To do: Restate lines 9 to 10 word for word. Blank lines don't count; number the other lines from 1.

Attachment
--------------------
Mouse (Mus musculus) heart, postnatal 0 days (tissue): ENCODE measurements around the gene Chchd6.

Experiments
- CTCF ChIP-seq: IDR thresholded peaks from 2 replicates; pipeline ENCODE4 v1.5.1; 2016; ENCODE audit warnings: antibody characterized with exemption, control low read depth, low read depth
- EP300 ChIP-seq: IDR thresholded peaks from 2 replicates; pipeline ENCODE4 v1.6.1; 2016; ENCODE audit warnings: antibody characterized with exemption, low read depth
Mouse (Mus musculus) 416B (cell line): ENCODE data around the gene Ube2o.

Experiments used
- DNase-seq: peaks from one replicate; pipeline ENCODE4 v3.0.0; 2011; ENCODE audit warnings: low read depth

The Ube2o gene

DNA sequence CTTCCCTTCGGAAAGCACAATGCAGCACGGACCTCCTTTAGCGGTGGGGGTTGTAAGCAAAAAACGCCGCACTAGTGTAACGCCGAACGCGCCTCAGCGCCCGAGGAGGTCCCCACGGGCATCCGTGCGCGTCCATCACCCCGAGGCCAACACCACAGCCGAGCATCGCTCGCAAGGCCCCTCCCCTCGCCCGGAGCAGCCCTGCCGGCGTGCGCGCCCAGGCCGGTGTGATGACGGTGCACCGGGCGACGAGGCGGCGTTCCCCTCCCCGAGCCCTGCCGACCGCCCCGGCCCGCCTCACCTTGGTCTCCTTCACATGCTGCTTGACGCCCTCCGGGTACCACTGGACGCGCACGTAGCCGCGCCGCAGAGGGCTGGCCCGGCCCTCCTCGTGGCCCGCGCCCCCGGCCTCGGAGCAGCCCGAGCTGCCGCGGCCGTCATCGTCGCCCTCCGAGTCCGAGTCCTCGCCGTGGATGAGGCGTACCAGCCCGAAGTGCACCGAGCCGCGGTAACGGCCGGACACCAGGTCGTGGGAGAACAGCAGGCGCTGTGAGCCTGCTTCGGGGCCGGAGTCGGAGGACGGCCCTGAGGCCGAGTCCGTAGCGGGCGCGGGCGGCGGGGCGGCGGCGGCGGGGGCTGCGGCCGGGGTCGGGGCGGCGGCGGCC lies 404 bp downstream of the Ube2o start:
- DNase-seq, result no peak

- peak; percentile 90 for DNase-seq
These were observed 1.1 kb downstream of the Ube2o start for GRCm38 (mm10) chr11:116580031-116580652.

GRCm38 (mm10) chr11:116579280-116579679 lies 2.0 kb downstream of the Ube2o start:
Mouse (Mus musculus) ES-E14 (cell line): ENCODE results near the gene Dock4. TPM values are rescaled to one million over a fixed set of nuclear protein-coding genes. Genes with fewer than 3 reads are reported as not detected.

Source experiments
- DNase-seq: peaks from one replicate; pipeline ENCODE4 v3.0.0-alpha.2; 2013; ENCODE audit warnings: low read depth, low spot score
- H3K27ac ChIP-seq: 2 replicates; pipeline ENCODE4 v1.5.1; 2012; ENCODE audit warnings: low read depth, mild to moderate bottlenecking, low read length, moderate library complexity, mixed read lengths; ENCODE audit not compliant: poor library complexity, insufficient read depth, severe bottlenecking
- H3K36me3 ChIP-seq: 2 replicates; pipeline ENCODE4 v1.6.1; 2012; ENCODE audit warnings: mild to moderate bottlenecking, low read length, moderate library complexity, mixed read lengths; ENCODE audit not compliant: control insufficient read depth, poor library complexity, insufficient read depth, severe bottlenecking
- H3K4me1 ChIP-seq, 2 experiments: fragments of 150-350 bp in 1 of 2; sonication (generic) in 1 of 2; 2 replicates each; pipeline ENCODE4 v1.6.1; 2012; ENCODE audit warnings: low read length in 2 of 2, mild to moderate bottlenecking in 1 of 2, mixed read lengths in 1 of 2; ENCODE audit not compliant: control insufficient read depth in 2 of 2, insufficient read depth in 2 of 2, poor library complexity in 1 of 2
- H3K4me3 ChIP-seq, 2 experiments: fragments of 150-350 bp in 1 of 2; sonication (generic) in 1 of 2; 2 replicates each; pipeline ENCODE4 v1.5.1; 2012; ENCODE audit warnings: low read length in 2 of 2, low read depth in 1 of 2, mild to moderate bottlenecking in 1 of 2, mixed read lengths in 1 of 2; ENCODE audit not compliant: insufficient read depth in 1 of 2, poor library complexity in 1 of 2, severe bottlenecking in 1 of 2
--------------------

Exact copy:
DNA sequence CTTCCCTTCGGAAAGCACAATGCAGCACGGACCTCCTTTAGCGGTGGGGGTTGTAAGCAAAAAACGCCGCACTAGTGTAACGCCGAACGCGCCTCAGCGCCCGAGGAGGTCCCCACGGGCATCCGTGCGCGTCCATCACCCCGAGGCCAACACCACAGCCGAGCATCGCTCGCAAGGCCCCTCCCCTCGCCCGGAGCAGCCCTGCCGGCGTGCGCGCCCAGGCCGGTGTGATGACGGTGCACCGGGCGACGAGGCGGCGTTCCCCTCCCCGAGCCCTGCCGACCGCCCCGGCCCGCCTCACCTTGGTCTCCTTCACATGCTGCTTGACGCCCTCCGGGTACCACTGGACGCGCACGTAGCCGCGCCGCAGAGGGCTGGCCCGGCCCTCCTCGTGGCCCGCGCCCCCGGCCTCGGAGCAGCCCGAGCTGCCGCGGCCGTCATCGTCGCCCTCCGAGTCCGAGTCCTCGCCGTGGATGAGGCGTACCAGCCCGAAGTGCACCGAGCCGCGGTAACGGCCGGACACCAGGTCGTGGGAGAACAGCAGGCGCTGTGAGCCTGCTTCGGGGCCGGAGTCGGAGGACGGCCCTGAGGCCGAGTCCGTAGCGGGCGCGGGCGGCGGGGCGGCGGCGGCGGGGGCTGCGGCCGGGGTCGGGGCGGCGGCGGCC lies 404 bp downstream of the Ube2o start:
- DNase-seq, result no peak